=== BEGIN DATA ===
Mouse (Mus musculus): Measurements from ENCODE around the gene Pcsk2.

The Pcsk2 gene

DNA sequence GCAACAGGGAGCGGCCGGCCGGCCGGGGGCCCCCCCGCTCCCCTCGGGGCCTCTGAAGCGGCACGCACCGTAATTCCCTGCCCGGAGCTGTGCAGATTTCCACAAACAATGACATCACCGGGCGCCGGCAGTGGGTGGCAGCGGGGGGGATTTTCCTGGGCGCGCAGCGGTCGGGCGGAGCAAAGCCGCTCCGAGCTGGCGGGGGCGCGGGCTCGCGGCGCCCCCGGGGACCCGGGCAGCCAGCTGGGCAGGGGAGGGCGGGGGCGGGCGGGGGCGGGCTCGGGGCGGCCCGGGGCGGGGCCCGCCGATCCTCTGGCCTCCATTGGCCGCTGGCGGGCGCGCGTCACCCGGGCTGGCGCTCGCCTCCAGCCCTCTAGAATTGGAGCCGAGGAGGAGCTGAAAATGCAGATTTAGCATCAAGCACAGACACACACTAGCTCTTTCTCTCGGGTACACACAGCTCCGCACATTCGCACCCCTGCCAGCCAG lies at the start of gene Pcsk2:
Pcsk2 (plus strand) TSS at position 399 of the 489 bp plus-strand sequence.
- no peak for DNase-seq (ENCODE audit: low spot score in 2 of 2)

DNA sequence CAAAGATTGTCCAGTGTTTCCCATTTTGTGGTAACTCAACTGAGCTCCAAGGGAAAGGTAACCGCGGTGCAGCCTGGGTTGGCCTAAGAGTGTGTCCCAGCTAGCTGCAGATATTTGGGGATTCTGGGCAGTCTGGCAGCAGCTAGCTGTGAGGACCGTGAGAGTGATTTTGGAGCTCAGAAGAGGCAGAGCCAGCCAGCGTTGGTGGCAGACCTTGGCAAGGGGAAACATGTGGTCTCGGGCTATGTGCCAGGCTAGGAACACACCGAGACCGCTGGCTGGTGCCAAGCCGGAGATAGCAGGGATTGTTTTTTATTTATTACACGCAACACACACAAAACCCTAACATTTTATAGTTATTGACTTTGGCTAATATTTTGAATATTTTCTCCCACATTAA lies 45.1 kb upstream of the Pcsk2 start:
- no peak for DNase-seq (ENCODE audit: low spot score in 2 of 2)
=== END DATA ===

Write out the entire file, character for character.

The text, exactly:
Mouse (Mus musculus): Measurements from ENCODE around the gene Pcsk2.

The Pcsk2 gene

DNA sequence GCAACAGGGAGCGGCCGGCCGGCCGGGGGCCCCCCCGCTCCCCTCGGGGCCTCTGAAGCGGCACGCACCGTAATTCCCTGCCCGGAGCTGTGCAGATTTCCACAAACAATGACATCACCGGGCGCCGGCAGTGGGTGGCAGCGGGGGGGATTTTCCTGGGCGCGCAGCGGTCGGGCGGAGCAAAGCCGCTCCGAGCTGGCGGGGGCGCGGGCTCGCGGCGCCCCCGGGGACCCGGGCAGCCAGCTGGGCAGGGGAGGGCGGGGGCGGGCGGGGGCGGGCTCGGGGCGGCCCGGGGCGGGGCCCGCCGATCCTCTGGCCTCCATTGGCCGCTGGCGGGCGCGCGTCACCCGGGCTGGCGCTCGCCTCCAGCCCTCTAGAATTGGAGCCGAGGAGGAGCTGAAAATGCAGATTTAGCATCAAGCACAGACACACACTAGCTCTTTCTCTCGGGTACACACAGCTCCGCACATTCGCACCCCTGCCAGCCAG lies at the start of gene Pcsk2:
Pcsk2 (plus strand) TSS at position 399 of the 489 bp plus-strand sequence.
- no peak for DNase-seq (ENCODE audit: low spot score in 2 of 2)

DNA sequence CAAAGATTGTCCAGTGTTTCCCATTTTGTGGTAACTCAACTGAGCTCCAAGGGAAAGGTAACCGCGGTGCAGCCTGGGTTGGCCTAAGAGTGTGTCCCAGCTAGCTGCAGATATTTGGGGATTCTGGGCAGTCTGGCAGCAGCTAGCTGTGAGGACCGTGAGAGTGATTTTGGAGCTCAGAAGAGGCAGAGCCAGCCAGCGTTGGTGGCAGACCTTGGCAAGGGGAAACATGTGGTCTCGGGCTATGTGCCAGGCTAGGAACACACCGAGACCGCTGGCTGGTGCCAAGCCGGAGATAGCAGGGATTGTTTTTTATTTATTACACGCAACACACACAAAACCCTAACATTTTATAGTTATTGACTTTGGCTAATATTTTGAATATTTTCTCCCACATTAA lies 45.1 kb upstream of the Pcsk2 start:
- no peak for DNase-seq (ENCODE audit: low spot score in 2 of 2)